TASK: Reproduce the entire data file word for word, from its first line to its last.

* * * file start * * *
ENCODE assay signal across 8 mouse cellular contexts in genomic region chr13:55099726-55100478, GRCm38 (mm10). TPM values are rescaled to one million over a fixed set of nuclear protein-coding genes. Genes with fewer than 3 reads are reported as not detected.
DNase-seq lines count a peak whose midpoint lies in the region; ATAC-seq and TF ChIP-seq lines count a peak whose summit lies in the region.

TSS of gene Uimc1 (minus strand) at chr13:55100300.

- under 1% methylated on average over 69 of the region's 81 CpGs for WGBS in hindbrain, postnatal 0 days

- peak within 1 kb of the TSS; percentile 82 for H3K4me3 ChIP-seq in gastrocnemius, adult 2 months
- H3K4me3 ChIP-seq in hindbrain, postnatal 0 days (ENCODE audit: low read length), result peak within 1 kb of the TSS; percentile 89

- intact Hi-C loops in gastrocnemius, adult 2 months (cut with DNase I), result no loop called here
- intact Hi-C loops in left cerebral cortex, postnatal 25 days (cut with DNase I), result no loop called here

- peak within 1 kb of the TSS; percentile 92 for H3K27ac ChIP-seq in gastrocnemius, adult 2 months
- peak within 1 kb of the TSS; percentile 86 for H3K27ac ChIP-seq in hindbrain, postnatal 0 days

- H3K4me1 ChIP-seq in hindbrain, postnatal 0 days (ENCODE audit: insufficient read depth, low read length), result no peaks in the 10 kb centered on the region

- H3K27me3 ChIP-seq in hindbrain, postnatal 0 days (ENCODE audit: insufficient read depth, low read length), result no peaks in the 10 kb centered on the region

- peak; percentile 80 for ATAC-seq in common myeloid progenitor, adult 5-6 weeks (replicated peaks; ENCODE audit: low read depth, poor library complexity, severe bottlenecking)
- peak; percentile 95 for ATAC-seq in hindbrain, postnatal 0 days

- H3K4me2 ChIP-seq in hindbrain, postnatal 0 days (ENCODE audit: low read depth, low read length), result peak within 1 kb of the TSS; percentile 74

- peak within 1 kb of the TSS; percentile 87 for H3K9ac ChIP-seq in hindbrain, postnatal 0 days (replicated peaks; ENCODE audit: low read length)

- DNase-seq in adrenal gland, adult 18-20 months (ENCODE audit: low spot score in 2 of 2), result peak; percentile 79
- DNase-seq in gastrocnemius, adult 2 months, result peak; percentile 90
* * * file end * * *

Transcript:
ENCODE assay signal across 8 mouse cellular contexts in genomic region chr13:55099726-55100478, GRCm38 (mm10). TPM values are rescaled to one million over a fixed set of nuclear protein-coding genes. Genes with fewer than 3 reads are reported as not detected.
DNase-seq lines count a peak whose midpoint lies in the region; ATAC-seq and TF ChIP-seq lines count a peak whose summit lies in the region.

TSS of gene Uimc1 (minus strand) at chr13:55100300.

- under 1% methylated on average over 69 of the region's 81 CpGs for WGBS in hindbrain, postnatal 0 days

- peak within 1 kb of the TSS; percentile 82 for H3K4me3 ChIP-seq in gastrocnemius, adult 2 months
- H3K4me3 ChIP-seq in hindbrain, postnatal 0 days (ENCODE audit: low read length), result peak within 1 kb of the TSS; percentile 89

- intact Hi-C loops in gastrocnemius, adult 2 months (cut with DNase I), result no loop called here
- intact Hi-C loops in left cerebral cortex, postnatal 25 days (cut with DNase I), result no loop called here

- peak within 1 kb of the TSS; percentile 92 for H3K27ac ChIP-seq in gastrocnemius, adult 2 months
- peak within 1 kb of the TSS; percentile 86 for H3K27ac ChIP-seq in hindbrain, postnatal 0 days

- H3K4me1 ChIP-seq in hindbrain, postnatal 0 days (ENCODE audit: insufficient read depth, low read length), result no peaks in the 10 kb centered on the region

- H3K27me3 ChIP-seq in hindbrain, postnatal 0 days (ENCODE audit: insufficient read depth, low read length), result no peaks in the 10 kb centered on the region

- peak; percentile 80 for ATAC-seq in common myeloid progenitor, adult 5-6 weeks (replicated peaks; ENCODE audit: low read depth, poor library complexity, severe bottlenecking)
- peak; percentile 95 for ATAC-seq in hindbrain, postnatal 0 days

- H3K4me2 ChIP-seq in hindbrain, postnatal 0 days (ENCODE audit: low read depth, low read length), result peak within 1 kb of the TSS; percentile 74

- peak within 1 kb of the TSS; percentile 87 for H3K9ac ChIP-seq in hindbrain, postnatal 0 days (replicated peaks; ENCODE audit: low read length)

- DNase-seq in adrenal gland, adult 18-20 months (ENCODE audit: low spot score in 2 of 2), result peak; percentile 79
- DNase-seq in gastrocnemius, adult 2 months, result peak; percentile 90